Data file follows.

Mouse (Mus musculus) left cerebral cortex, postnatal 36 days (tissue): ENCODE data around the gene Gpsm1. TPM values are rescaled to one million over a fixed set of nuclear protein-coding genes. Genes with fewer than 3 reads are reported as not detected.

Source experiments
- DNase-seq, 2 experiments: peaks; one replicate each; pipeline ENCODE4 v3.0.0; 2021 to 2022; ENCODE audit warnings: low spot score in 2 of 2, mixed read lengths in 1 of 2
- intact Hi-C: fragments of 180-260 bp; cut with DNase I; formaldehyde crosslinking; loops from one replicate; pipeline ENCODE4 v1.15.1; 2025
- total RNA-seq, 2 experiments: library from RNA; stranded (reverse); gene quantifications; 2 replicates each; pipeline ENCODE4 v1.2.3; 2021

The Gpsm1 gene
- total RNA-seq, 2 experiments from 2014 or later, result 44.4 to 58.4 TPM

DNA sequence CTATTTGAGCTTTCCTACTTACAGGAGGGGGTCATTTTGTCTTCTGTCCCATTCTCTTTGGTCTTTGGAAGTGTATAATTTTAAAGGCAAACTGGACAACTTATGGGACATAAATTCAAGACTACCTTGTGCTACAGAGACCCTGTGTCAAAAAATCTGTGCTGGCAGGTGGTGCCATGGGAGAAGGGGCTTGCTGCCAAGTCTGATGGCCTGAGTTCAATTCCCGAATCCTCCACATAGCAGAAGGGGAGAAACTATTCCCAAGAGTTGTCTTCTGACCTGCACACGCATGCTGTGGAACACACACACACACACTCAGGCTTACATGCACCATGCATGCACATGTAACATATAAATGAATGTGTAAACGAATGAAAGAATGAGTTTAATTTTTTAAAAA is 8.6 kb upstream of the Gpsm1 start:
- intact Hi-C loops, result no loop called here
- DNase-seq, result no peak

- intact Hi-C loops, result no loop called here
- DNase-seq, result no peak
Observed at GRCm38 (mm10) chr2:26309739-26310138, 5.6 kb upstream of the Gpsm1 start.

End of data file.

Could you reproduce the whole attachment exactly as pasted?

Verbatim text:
Mouse (Mus musculus) left cerebral cortex, postnatal 36 days (tissue): ENCODE data around the gene Gpsm1. TPM values are rescaled to one million over a fixed set of nuclear protein-coding genes. Genes with fewer than 3 reads are reported as not detected.

Source experiments
- DNase-seq, 2 experiments: peaks; one replicate each; pipeline ENCODE4 v3.0.0; 2021 to 2022; ENCODE audit warnings: low spot score in 2 of 2, mixed read lengths in 1 of 2
- intact Hi-C: fragments of 180-260 bp; cut with DNase I; formaldehyde crosslinking; loops from one replicate; pipeline ENCODE4 v1.15.1; 2025
- total RNA-seq, 2 experiments: library from RNA; stranded (reverse); gene quantifications; 2 replicates each; pipeline ENCODE4 v1.2.3; 2021

The Gpsm1 gene
- total RNA-seq, 2 experiments from 2014 or later, result 44.4 to 58.4 TPM

DNA sequence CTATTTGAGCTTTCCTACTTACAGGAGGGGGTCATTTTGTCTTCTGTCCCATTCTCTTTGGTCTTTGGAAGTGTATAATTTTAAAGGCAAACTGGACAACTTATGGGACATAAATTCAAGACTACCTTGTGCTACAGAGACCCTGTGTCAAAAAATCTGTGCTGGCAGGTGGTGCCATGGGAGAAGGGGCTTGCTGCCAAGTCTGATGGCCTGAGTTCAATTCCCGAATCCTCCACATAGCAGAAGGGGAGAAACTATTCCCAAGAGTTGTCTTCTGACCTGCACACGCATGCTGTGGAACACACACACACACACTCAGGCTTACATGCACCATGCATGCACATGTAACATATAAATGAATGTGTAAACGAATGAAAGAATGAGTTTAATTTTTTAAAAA is 8.6 kb upstream of the Gpsm1 start:
- intact Hi-C loops, result no loop called here
- DNase-seq, result no peak

- intact Hi-C loops, result no loop called here
- DNase-seq, result no peak
Observed at GRCm38 (mm10) chr2:26309739-26310138, 5.6 kb upstream of the Gpsm1 start.